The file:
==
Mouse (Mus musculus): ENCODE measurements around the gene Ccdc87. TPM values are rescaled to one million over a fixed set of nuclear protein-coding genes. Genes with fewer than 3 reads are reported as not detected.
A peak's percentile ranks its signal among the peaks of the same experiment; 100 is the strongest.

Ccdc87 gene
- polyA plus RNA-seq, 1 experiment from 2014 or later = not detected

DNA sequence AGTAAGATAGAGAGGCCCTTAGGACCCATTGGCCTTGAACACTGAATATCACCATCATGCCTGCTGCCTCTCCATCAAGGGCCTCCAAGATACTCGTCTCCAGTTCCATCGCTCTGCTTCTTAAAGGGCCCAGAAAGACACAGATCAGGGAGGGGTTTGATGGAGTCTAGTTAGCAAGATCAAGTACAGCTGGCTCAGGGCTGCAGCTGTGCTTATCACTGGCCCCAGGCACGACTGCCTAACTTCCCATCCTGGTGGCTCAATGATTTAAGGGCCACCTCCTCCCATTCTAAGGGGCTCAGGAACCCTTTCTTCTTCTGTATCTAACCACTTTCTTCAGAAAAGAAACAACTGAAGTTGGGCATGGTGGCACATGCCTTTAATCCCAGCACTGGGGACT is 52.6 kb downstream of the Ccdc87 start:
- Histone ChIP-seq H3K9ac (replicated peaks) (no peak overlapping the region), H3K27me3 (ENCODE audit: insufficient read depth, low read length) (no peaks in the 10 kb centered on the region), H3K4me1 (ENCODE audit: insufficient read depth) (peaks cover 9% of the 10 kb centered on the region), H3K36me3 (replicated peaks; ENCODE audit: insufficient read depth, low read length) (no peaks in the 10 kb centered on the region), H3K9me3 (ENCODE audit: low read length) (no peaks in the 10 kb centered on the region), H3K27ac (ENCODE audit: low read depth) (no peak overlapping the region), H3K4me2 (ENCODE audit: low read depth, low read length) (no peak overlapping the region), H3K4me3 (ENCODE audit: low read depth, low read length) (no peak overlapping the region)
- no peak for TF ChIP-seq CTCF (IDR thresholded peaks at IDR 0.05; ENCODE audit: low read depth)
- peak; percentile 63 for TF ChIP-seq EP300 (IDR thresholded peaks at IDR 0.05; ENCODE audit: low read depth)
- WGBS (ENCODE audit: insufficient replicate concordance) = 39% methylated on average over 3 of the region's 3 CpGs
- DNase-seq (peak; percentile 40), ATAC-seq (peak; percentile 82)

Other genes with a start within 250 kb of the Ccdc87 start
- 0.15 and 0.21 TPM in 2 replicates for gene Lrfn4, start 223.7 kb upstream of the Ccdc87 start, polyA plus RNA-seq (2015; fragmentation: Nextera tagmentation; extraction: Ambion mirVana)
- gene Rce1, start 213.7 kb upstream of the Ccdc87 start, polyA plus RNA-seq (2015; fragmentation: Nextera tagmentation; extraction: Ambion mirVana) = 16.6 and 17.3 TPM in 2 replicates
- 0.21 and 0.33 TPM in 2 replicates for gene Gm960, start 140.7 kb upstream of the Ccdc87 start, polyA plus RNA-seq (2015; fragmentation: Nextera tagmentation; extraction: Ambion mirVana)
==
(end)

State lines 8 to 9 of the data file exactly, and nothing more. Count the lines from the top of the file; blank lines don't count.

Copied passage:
- peak; percentile 63 for TF ChIP-seq EP300 (IDR thresholded peaks at IDR 0.05; ENCODE audit: low read depth)
- WGBS (ENCODE audit: insufficient replicate concordance) = 39% methylated on average over 3 of the region's 3 CpGs